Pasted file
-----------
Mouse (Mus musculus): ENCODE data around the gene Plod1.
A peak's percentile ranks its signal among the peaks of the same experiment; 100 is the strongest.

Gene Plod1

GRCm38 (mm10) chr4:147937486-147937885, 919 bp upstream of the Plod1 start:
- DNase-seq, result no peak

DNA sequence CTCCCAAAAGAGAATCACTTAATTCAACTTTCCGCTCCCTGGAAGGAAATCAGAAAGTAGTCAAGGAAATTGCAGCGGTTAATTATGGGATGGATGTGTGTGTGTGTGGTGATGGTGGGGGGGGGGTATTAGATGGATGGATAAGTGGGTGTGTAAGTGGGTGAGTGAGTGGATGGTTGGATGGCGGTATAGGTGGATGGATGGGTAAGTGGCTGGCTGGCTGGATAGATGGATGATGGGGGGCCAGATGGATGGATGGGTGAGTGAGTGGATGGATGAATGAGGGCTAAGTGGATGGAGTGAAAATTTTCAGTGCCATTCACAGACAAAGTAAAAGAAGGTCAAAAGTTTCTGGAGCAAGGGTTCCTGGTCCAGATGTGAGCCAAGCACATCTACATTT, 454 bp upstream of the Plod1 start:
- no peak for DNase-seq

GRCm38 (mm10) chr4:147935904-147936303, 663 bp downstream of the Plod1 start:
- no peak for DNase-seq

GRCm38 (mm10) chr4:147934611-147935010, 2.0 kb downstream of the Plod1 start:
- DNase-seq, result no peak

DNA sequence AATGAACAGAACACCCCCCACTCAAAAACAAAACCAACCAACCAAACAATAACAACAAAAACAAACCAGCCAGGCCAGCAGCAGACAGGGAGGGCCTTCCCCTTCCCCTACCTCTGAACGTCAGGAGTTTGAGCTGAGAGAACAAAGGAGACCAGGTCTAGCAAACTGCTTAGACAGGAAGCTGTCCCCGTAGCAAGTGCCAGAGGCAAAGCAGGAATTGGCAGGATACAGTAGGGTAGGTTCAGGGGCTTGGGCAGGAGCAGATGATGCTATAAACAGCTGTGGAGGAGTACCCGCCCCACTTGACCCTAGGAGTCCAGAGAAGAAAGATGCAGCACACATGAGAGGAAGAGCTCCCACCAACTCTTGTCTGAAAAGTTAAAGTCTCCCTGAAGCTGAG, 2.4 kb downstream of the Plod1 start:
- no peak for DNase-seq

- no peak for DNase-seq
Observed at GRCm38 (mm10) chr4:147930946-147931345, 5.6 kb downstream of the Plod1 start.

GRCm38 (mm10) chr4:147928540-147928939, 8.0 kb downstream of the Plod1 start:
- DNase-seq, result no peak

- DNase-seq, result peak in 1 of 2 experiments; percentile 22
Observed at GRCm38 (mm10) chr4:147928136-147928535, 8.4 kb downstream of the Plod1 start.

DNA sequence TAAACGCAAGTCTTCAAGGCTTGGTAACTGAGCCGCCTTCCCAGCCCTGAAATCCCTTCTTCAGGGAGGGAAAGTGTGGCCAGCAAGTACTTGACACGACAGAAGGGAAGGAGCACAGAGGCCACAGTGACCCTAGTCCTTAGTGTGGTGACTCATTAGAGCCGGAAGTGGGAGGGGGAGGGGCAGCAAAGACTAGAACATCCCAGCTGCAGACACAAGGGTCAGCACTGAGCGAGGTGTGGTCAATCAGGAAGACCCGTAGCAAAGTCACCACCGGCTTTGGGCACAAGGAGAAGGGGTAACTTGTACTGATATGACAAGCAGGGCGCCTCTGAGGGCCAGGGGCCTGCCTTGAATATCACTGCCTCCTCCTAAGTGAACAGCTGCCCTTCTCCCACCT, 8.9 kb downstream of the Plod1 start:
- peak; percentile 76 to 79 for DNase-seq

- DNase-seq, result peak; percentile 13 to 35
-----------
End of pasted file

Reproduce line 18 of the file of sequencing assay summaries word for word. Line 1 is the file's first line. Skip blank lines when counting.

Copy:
- DNase-seq, result peak in 1 of 2 experiments; percentile 22